Syria uprising is now a battle to the death

Thursday, February 9, 2012
By Paul Martin

Rockets rain down on towns that residents can neither defend nor leave, as Bashar al-Assad’s forces besiege Free Syria Army

Martin Chulov
Thursday 9 February 2012

In the heartland of the uprising against Bashar al-Assad a grinding war of attrition has now become an unforgiving battle to the death.

The Free Syria Army has held this territory of orchards and farmland since September, during which time loyalist forces have never been closer, nor seemed more menacing. As rockets regularly thundered on Thursday into towns that residents could neither defend nor leave, the three months of freedom they had savoured now seemed illusory.

There is little left in the town in which the Guardian was based on Thursday, or in the equally deprived and forsaken villages that dot the hinterland near Homs. Electricity here was switched off two months ago, the phone lines were downed last week. And on Wednesday, contact by road was cut with Homs, Syria’s besieged third city, whose fate is seen as a dire warning of what lies ahead for the rest of the area.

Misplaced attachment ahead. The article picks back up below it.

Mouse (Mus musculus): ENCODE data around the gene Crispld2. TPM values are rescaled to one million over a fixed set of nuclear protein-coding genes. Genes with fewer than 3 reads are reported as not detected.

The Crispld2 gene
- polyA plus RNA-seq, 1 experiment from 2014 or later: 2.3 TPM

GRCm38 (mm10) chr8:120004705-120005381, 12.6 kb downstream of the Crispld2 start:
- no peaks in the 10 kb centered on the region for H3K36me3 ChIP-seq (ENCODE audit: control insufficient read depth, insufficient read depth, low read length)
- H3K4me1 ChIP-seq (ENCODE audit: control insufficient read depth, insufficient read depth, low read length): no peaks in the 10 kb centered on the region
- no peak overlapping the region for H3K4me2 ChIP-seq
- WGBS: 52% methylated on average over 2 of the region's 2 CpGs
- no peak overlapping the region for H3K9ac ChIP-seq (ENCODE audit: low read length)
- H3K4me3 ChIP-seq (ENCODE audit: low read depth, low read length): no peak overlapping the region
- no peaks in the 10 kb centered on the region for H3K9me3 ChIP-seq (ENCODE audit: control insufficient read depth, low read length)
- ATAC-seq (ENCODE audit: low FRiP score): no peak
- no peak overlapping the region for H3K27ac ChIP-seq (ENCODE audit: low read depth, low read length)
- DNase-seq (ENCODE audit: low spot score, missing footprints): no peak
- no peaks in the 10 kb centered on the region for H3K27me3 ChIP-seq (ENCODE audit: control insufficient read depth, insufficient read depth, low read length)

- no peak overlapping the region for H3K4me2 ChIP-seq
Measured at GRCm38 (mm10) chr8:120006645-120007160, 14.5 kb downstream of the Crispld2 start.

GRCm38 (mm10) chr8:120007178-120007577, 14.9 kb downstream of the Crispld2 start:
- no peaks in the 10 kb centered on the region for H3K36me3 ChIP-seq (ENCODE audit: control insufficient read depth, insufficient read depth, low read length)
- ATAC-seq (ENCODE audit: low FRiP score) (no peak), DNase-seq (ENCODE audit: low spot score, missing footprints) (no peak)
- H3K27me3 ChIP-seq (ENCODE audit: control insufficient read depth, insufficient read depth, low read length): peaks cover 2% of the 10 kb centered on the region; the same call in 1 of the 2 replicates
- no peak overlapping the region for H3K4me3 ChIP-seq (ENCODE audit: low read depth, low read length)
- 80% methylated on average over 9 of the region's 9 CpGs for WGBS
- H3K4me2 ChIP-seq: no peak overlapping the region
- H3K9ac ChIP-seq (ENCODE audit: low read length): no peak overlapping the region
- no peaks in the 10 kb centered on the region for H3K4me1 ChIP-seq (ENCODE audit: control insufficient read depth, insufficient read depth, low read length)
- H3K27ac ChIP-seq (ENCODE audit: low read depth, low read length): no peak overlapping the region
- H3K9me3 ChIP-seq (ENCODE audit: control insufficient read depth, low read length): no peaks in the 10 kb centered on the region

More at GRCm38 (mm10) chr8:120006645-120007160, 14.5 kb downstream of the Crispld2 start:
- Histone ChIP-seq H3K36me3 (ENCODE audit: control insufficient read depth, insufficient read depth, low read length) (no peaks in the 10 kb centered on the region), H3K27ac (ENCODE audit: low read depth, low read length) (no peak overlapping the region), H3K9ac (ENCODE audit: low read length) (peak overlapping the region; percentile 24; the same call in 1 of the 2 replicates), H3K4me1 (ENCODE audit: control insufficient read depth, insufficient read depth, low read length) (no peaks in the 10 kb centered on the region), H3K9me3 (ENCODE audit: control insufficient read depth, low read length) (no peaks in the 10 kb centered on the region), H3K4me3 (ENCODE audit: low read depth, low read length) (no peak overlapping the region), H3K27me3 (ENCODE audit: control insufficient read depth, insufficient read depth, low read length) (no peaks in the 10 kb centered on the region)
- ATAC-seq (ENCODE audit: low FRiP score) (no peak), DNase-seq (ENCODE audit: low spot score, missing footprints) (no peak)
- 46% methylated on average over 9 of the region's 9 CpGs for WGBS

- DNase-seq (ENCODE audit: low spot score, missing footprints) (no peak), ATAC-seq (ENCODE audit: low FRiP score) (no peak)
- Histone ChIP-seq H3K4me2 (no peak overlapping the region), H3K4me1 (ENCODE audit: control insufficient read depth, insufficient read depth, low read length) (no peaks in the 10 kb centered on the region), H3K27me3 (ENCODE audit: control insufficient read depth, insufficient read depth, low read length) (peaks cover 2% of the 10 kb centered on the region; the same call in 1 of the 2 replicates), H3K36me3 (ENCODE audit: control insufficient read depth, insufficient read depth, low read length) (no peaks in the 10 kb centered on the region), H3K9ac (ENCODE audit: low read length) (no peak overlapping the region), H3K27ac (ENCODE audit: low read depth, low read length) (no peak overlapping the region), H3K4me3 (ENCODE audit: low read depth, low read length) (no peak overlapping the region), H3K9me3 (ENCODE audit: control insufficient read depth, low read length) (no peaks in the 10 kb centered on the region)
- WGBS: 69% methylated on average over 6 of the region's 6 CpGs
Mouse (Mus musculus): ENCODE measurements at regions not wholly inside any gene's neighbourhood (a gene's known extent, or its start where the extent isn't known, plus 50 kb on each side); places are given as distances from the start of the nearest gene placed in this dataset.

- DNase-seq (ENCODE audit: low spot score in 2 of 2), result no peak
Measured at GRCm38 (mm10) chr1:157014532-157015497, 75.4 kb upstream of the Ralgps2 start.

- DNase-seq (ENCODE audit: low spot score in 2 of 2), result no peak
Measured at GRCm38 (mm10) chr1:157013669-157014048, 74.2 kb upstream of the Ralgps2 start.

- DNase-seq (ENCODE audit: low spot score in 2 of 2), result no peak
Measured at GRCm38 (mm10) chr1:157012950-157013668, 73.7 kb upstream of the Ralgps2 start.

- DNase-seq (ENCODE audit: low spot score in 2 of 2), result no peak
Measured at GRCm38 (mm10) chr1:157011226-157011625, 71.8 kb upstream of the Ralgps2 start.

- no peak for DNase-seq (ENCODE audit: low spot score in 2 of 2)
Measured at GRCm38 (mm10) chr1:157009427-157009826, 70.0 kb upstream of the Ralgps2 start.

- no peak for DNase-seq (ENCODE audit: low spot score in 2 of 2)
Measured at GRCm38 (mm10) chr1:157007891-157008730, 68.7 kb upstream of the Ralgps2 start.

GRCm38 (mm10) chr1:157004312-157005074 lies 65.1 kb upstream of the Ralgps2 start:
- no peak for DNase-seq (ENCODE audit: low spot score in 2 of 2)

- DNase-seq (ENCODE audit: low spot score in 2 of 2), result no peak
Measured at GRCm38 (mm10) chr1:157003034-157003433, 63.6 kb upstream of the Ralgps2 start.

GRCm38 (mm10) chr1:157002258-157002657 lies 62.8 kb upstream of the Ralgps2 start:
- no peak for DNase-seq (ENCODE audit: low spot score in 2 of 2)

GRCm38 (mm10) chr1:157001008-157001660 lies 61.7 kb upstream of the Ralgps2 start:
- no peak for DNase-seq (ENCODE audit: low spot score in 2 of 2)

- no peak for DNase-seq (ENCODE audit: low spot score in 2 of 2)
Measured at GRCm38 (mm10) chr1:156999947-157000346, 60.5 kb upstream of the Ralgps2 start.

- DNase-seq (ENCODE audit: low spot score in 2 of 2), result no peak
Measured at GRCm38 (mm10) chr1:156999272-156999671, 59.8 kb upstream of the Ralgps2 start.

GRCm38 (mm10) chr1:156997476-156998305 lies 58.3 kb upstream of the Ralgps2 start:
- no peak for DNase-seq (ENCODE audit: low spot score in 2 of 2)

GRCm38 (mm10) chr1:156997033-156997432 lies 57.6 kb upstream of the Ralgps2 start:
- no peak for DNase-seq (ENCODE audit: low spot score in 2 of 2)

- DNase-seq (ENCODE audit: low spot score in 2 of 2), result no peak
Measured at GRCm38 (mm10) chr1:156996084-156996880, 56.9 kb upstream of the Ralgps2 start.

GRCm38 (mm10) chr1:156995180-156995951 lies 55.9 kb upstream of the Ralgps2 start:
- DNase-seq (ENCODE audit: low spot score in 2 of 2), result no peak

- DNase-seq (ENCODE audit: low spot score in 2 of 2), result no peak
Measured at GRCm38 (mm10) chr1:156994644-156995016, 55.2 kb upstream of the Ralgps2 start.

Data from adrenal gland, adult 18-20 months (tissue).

Homs was on Thursday a very difficult place from which to flee. Only three seriously wounded residents are known to have made it out of the devastated opposition held sectors of the city into the relative safety of nearby Lebanon. Two of the wounded are unlikely to survive.

The rest face a desperate plight, barricaded in concrete homes that are crumbling in the face of the relentless onslaught now spreading to nearby farmland and villages. Some residents of this town say a small number of families from the heaviest hit areas of Homs, Baba Amr and al-Khalidiyeh, have managed to hole up in other areas of the city. However they can no longer speak to those left behind, who they now fear face a gruesome fate.

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